The last of the series of ten taken from Steele's 1714 Poetical Miscellanies and under consideration here. This may be by Finch. For full listing see "Grown old in rhyme . . ."
See Annotated Chronology No. 167 (1709-1712). Another satiric epigram, vers de sociéte. Anne Finch can be as unsubtle as this (as in "The Wit and the Beau," "Strephon whose person ev'ry grace" or "Ralpho's Reflections upon the Anniversary of his Wedding," "This Day, sais Ralpho, I was free." Derives from love of music and seeing how it is consumed in society. Again in the new mode. This is the period she was friendly with Swift and it is in doggerel -- as her a number of her fables. She used Orpheus in her satirical reply to Mr Pope.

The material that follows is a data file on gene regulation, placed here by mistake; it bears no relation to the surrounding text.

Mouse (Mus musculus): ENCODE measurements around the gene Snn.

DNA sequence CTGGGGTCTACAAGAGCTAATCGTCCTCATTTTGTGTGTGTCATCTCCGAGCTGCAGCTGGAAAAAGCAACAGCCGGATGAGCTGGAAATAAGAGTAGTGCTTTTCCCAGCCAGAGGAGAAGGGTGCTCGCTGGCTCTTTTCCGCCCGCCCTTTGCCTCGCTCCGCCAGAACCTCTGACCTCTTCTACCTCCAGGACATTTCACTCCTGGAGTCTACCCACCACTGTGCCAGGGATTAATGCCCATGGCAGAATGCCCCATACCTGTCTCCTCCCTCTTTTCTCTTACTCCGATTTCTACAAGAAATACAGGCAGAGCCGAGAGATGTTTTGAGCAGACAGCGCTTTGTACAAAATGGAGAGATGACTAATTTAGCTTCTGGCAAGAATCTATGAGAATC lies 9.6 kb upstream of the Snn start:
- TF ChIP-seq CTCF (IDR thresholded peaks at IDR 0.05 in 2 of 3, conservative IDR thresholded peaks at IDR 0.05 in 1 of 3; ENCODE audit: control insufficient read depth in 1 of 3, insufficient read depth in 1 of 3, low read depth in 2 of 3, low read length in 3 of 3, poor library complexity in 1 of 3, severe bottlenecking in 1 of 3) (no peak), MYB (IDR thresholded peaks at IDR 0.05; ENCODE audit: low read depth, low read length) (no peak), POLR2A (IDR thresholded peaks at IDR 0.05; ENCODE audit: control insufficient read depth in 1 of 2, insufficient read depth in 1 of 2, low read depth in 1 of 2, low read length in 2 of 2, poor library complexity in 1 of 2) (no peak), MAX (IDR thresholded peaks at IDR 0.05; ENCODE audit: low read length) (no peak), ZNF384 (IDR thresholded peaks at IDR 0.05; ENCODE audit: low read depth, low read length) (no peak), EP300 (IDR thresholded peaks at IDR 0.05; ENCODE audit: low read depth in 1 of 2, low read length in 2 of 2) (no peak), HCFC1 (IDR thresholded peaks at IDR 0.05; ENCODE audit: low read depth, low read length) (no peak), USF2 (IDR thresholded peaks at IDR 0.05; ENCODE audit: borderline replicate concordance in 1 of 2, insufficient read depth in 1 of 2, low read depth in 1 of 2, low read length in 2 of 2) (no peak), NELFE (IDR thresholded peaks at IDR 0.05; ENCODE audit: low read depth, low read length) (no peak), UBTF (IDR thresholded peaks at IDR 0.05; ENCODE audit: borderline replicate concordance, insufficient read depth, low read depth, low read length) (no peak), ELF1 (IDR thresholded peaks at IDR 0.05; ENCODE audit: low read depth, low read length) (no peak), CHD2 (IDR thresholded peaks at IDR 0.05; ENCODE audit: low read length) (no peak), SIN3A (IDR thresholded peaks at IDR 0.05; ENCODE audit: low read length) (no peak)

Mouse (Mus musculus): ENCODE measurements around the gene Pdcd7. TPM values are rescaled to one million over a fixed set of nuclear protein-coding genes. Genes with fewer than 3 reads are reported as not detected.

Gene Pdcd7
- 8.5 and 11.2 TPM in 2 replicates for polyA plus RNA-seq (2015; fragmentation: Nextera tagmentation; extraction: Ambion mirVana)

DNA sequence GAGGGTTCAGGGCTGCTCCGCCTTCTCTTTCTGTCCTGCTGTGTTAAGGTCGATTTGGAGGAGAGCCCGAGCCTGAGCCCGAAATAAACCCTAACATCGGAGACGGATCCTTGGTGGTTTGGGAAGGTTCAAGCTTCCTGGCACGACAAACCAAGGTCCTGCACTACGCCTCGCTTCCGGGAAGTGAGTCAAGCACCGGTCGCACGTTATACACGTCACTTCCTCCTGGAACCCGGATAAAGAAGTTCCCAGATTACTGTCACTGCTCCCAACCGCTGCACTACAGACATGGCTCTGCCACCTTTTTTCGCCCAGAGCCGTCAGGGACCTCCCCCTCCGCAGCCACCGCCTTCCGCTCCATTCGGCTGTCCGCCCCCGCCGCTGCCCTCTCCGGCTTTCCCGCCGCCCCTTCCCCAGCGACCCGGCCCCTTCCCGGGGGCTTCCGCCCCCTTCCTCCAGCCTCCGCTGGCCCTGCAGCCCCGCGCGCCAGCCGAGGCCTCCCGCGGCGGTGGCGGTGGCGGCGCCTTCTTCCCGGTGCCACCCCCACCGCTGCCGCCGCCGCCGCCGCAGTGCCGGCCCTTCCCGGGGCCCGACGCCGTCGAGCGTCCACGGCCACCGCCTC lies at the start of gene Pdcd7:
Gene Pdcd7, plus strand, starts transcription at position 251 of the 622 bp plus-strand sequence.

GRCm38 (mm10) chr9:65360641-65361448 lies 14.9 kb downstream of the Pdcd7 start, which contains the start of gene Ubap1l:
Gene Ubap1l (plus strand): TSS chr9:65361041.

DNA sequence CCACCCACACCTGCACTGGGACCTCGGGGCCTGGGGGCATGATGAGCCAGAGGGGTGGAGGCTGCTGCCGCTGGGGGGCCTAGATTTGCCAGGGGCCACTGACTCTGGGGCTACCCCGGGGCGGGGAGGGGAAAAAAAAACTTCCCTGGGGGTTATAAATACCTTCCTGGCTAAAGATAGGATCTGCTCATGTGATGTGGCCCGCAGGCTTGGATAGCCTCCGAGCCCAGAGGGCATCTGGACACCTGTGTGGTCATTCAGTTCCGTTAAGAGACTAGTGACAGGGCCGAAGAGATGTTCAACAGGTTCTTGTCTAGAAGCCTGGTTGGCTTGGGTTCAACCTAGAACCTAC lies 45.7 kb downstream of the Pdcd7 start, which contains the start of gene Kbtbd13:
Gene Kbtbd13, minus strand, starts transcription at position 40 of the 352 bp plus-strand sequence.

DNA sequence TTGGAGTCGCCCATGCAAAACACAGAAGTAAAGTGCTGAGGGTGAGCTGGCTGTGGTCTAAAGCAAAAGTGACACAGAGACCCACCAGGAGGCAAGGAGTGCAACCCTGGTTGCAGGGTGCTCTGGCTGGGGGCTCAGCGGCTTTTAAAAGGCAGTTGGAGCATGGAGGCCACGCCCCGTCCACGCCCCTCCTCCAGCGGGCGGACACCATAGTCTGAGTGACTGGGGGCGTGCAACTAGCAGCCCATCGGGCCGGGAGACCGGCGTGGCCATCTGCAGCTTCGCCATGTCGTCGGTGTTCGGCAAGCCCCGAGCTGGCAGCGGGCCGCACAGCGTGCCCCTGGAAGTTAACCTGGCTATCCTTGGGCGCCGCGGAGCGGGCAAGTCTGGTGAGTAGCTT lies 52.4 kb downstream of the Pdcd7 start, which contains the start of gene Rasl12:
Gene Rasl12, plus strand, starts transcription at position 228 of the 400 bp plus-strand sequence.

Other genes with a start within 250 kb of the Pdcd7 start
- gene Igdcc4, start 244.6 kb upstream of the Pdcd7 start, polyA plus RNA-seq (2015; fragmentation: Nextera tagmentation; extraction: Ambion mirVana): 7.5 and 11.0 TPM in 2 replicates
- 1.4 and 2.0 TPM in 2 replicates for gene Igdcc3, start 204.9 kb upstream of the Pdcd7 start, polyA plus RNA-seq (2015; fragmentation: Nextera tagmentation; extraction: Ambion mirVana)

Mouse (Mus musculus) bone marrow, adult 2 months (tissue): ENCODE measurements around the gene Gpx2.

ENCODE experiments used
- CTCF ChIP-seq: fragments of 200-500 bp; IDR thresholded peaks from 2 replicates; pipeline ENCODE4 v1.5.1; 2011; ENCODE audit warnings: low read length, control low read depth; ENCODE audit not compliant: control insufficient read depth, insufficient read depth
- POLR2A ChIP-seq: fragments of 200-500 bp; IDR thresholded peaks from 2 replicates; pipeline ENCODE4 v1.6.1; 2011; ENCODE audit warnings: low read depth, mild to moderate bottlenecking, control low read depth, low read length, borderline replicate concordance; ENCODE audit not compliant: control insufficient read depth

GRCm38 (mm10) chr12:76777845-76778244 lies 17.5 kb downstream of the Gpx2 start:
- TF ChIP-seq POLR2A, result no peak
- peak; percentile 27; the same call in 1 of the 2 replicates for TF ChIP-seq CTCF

Upon a Company of bad Dancers to good Musick, p. 49
How ill the Motion with the Musick suits!
So Orpheus fidled, and so danced the Brutes.